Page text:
Masters Theses

Date of Award


Degree Type


Degree Name

Master of Science


Agricultural and Extension Education

Major Professor

George W. Weigers, Jr.

Committee Members

M.C. Bell


In the past, teachers have followed prepared guides for course calendars or have borrowed course calendars from experienced teachers and have been encouraged to use these guides and tried calendars, but these practices can no longer be justified. Conscientious, progressive teachers welcome the opportunity to assume the major responsibility for planning course calendars based on the needs of their students. These teachers, however, encounter difficulties in reaching decisions on what jobs to teach, when to teach the jobs selected, how much time to schedule for each job, and other problems.

Beginning teachers are frequently pressed for time in developing course calendars and, as a result, resort to borrowing course calendars from neighboring teachers. Some teachers never plan course calendars, but teach jobs as they arise or plan from week to week. An analysis of many course calendars in use today indicates that these calendars are based on fact and sound judgment. Both beginning and experienced teachers have expressed a need for solutions to problems included in this study.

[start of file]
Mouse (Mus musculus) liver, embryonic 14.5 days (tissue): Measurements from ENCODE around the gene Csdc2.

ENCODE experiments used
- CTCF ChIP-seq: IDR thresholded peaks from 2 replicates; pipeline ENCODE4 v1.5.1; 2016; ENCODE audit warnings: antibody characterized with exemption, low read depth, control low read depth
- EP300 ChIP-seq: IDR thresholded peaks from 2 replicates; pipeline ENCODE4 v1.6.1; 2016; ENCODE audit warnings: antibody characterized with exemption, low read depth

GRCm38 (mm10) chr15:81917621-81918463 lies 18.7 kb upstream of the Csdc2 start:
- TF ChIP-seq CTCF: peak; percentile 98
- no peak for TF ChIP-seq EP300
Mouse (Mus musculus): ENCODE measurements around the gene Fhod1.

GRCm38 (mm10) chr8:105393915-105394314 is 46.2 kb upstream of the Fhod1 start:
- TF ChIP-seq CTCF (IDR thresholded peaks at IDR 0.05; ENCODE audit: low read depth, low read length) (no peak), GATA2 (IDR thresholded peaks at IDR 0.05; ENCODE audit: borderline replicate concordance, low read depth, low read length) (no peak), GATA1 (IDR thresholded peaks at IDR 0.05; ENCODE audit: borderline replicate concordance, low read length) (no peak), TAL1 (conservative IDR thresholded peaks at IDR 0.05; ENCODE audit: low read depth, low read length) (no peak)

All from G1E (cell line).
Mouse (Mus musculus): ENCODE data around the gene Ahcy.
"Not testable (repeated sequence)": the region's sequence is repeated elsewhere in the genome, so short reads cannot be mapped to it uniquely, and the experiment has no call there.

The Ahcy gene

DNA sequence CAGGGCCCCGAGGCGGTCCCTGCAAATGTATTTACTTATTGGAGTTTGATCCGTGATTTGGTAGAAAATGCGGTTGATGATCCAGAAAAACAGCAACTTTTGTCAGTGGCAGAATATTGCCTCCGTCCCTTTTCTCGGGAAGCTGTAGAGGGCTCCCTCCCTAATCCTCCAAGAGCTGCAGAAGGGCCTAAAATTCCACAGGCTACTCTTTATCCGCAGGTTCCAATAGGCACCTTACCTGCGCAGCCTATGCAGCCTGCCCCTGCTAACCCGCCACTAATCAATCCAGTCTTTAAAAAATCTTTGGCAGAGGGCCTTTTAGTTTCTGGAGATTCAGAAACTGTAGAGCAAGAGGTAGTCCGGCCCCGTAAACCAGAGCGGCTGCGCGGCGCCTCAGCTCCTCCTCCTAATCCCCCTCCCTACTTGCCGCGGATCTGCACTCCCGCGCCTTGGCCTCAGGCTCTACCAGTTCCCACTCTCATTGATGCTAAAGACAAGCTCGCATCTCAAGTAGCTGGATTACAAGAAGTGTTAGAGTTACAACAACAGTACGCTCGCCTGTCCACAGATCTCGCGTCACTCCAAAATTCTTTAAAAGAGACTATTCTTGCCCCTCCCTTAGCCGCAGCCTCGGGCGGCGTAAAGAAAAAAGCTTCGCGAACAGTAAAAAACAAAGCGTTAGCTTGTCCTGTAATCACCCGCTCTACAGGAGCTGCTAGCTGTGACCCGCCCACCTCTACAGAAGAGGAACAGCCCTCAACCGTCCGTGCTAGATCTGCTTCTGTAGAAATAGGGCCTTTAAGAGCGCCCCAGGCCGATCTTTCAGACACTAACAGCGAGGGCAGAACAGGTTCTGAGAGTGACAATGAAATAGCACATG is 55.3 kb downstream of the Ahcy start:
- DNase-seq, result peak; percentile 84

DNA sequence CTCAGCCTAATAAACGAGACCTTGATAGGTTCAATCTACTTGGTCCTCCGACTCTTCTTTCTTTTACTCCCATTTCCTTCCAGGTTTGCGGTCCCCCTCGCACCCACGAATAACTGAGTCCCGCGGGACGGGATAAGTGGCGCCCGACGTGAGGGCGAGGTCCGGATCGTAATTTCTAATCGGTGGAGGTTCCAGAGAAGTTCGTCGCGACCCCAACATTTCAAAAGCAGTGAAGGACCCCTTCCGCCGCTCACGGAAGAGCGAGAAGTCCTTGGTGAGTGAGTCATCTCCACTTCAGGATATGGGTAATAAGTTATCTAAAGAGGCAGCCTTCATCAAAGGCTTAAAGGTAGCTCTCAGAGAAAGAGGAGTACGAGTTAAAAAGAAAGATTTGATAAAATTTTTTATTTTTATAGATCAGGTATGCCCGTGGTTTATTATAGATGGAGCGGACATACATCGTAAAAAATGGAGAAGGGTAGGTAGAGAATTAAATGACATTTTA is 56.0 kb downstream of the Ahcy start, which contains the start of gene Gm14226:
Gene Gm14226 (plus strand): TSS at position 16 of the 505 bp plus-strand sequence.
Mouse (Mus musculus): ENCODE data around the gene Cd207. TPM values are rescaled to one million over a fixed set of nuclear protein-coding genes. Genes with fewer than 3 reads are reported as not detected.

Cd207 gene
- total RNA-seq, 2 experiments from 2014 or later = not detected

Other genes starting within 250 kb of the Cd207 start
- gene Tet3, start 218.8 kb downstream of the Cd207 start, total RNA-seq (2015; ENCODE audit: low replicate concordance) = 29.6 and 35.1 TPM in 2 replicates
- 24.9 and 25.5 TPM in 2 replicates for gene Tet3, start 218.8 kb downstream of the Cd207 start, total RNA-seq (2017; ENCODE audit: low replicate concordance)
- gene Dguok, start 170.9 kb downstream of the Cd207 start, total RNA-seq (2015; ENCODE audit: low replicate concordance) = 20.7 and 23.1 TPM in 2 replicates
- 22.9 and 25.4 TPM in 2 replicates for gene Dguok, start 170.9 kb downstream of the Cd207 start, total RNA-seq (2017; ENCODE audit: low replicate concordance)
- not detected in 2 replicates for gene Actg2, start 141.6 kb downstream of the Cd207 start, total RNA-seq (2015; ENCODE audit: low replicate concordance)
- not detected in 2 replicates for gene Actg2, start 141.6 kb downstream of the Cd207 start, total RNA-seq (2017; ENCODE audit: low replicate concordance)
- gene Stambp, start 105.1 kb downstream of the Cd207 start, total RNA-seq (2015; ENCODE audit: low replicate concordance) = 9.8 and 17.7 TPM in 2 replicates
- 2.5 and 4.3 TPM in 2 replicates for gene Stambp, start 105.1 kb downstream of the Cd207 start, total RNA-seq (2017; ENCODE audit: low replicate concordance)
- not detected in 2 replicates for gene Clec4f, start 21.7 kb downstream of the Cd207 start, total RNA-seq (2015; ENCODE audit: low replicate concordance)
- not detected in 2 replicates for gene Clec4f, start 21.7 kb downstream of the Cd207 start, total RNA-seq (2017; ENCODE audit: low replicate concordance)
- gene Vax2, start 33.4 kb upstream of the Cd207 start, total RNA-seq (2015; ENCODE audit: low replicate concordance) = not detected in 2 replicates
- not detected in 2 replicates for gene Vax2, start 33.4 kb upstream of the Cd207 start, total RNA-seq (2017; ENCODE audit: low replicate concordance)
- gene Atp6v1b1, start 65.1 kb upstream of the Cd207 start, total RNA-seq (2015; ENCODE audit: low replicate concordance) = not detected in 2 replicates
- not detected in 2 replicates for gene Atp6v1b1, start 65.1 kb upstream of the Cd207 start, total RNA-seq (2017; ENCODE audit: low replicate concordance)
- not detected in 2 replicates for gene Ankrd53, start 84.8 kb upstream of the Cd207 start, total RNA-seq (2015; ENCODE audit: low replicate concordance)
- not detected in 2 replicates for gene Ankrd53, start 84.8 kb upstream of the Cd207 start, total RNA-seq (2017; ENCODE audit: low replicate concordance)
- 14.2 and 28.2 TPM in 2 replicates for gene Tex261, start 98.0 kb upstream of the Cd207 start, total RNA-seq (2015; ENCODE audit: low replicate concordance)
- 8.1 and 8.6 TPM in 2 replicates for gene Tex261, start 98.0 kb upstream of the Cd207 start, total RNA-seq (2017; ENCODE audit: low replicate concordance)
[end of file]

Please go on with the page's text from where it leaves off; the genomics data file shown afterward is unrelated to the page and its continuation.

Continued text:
The teacher training staff has not provided adequate opportunity for experience in planning course calendars for students enrolled in the Agricultural Education Curriculum. One reason for this is the lack of sufficient information on course building to develop confidence and competence In trainees. This lack of training may be a factor in causing beginning teachers to turn to neighboring teachers and printed guides in developing their course calendars.

Some course calendars seem to be built around the subject matter available. Subject matter materials should not determine the content of course calendars since these materials are designed to be used as an aid in teaching the jobs found in the course calendars. Information collected and organized in this study should be helpful in planning future subject matter publications to meet more adequately instructional needs.

Supervisors have rendered limited service to teachers in developing course calendars. Perhaps one reason for this is that supervisors do not have adequate information to give the type of help they would like to give. This study should supply some of the needed information.

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